A conservative panel of an especially conservative federal appeals court will hear a case on Tuesday brought by Republican officials who seek to repeal the Affordable Care Act in its entirety. The case is Texas v. United States.
Last year, a Republican judge with a long history of striking down Democratic policies on spurious legal reasoning handed down an order saying that Obamacare must cease to exist. If this decision is ultimately affirmed by higher courts, an estimated 19.9 million Americans will lose health coverage.
A study examining the impact of Massachusetts’ Obamacare-like reforms in 2006, moreover, estimated that “for every 830 adults gaining insurance coverage there was one fewer deaths per year.” If this formula is applied to the impact of a court decision repealing Obamacare, such a decision will kill approximately 24,000 people a year. Every year. For as long as that decision remains undisturbed.
The death panel considering whether to sentence tens of thousands of innocents to die includes three judges of the United States Court of Appeals for the Fifth Circuit — two of whom were appointed by Republican presidents. Judge Jennifer Elrod is a George W. Bush appointee known for her decisions limiting voting rights, striking down liberal immigration policies, and undercutting the right to an abortion. Judge Kurt Engelhardt is a Trump appointee — though, in fairness, he’s also less a bomb thrower than some of the more flamboyant conservative activists President Donald Trump appointed to the Fifth Circuit.
The third judge is Judge Carolyn Dineen King, a Jimmy Carter appointee.
Nothing from nothing is nothing
The plaintiffs’ arguments in Texas are frivolous. They hinge on the notion that, when Congress repealed a single provision of the Affordable Care Act in 2017, it actually wiped out the entire law.
To explain, as originally enacted in 2010, Obamacare requires most Americans to either carry health insurance or pay higher income taxes — a provision known as the law’s “individual mandate.” The Supreme Court upheld this provision as a valid exercise of Congress’ power to tax.
Trump’s 2017 tax law effectively repealed the individual mandate by reducing the amount of taxes charged under the individual mandate to zero dollars. The Texas plaintiffs argue that this makes the now-useless mandate unconstitutional, because it no longer functions are a true tax.
That’s a plausible argument, but so what? Again, the post-2017 mandate does absolutely nothing. So the question of whether or not it is constitutional is purely academic. Indeed, federal courts don’t even have jurisdiction to hear a case challenging a law that does nothing.
The reason why is a requirement known as “standing.” In order to have standing to challenge a law in federal court, a plaintiff must show that they’ve been injured in some way by that law. But the specific provision of law being challenged in Texas — the empty husk of the individual mandate — does nothing and injures no one. So no one should have standing to challenge it.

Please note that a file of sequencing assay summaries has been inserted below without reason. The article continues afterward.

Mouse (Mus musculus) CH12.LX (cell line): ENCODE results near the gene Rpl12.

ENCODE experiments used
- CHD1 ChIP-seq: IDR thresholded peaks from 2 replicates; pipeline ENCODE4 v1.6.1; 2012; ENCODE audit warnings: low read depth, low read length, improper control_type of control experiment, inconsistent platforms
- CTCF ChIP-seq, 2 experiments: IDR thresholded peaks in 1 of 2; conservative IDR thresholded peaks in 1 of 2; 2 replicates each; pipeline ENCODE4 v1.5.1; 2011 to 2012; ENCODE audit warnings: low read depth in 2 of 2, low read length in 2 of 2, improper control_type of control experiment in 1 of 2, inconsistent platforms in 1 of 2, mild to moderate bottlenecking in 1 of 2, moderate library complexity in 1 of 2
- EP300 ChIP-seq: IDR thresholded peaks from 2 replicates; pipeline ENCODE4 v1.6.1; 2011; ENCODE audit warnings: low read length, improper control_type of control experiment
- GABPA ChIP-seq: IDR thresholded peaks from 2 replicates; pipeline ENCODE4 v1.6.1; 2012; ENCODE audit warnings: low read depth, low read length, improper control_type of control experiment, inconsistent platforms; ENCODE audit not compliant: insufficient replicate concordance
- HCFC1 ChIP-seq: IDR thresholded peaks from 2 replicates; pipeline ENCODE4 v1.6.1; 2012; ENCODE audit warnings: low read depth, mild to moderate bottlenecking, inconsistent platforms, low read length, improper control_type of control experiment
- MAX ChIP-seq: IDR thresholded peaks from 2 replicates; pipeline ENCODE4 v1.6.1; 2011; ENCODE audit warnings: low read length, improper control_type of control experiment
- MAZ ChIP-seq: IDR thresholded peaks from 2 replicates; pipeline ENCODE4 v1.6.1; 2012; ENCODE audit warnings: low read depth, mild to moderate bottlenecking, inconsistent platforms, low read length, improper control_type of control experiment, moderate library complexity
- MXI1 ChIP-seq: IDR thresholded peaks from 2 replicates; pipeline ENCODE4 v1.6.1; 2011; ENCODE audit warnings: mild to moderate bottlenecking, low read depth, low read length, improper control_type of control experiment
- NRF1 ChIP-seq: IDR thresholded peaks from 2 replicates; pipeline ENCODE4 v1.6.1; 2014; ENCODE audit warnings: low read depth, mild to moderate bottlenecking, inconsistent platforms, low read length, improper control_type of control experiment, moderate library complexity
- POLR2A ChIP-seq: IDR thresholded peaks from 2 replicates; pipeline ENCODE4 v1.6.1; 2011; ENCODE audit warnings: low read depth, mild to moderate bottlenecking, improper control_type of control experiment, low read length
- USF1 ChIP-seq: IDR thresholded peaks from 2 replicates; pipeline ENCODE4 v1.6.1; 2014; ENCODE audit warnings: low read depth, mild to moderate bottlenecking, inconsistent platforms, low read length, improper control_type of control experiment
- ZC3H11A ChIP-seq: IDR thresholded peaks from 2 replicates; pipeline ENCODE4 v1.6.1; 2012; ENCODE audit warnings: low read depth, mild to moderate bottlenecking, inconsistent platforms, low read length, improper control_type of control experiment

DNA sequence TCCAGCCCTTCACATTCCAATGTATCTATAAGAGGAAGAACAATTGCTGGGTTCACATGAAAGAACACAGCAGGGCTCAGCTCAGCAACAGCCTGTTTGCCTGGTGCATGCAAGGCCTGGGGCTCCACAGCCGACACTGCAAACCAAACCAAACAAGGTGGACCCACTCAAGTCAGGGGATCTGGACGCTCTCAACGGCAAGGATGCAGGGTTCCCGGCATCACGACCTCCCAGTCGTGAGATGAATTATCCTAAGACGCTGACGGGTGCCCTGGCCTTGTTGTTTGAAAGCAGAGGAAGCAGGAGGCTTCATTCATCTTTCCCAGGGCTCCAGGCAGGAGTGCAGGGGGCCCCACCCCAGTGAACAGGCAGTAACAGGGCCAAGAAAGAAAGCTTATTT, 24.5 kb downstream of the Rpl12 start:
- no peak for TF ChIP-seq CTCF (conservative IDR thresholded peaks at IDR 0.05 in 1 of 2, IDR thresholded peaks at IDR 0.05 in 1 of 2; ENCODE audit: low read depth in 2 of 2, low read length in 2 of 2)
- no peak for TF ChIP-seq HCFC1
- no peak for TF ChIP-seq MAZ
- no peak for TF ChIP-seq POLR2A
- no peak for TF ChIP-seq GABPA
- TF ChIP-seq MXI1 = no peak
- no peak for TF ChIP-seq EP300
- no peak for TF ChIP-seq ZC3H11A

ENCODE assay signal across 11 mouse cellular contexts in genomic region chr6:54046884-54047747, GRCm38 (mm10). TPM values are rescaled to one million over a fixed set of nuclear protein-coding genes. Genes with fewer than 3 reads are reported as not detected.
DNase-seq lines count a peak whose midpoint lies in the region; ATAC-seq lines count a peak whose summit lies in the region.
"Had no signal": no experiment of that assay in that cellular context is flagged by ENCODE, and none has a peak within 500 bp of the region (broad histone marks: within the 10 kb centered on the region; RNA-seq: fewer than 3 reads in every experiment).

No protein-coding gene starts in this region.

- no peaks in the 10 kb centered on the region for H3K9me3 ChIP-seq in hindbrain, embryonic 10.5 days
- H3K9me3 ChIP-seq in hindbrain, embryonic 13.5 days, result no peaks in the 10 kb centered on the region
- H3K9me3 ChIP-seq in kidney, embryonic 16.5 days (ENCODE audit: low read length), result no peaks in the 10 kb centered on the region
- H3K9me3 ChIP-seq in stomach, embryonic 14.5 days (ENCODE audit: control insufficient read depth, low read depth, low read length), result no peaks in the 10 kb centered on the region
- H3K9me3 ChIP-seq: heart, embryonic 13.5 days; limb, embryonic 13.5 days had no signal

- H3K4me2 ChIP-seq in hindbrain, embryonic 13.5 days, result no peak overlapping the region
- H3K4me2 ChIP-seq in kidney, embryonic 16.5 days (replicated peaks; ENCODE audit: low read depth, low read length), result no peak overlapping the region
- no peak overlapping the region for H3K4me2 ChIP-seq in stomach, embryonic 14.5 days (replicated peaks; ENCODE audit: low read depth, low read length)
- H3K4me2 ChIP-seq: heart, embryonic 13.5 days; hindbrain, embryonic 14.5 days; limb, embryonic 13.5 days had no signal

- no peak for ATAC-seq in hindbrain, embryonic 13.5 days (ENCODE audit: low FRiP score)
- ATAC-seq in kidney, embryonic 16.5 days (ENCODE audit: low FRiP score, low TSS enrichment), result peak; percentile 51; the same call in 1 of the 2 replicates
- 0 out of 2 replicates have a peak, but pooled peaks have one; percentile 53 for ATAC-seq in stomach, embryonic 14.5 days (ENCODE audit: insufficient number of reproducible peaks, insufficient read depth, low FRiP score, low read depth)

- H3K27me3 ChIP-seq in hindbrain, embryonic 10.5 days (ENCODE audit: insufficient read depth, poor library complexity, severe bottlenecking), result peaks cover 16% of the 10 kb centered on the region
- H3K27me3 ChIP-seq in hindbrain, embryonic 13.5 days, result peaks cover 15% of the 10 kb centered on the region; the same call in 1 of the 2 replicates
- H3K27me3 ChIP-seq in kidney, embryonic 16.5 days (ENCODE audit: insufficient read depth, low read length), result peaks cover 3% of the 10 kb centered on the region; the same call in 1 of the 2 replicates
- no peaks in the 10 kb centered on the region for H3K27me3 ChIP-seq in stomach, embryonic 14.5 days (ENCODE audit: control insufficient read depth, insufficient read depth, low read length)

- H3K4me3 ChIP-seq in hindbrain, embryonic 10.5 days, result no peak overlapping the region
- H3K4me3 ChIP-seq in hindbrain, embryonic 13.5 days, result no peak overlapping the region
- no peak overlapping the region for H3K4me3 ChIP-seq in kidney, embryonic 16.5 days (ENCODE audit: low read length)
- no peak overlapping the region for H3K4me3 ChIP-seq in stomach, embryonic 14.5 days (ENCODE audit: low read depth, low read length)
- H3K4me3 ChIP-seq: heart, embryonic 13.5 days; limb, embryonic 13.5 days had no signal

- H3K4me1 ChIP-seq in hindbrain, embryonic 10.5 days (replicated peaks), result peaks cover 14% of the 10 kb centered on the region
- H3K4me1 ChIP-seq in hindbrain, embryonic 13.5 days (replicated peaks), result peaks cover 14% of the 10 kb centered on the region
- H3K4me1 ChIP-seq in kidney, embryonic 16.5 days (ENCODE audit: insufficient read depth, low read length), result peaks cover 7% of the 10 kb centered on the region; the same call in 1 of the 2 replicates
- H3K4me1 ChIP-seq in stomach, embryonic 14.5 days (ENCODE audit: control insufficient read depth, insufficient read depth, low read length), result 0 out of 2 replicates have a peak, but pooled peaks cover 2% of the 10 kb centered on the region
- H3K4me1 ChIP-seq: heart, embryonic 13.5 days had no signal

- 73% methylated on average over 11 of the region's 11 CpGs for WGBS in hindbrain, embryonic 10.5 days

The Republican judge who struck down Obamacare, Reed O’Connor, waved over this standing requirement in his opinion. He also imposed a draconian remedy after he determined that the nothingburger mandate is unconstitutional.
When a court strikes down part of a statute, it often must ask whether other, constitutional parts of that statute must fall along with the part that was struck down — an inquiry known as “severability.” Severability is a speculative inquiry. It asks which hypothetical law Congress would have enacted if it had known that one particular provision was invalid.
But such speculation is unnecessary in Texas, because Congress already answered this question. Congress spent much of 2017 debating how much of the Affordable Care Act to repeal. In the end, they only had the votes to repeal one provision, the individual mandate, and so that’s what they did.
Thus, even if you assume that the zeroed-out mandate is unconstitutional, we already know that Congress would have preferred for the rest of the law to stand. That’s because Congress effectively repealed the individual mandate while allowing the rest of the law to stand.
O’Connor, moreover, ignored the Supreme Court’s command in Murphy v. National Collegiate Athletic Association that judges should be very reluctant to strike down constitutional provisions of a law after they find that a provision of that law is unconstitutional. “In order for other . . . provisions to fall,” Justice Samuel Alito wrote for the court in Murphy, “it must be ‘evident that [Congress] would not have enacted those provisions which are within its power, independently of [those] which [are] not.’”
So Texas should be an easy case. The Fifth Circuit should toss the case because no federal court has jurisdiction to hear it. And even if they ignore the standing requirement, striking down the entire law is a betrayal of Murphy and a willful denial of what Congress did in 2017.
The question looming over Texas, however, is whether either Elrod or Engelhardt will set aside their partisan interests in favor of the rule of law. The best predictor of how a judge will rule in an Obamacare case is not what the law actually says, it’s the partisan affiliation of the judge. As a 2014 report by the Washington Times determined, “Democratic appointees ruled in favor of Obamacare more than 90 percent of the time, while Republican appointees ruled against it nearly 80 percent of the time.”
If they ultimately vote to place their political views before the law, Elrod and Engelhardt threaten tens of thousands of innocent lives. And the fate of those lives will likely rest, once again, in Chief Justice John Roberts’ hands.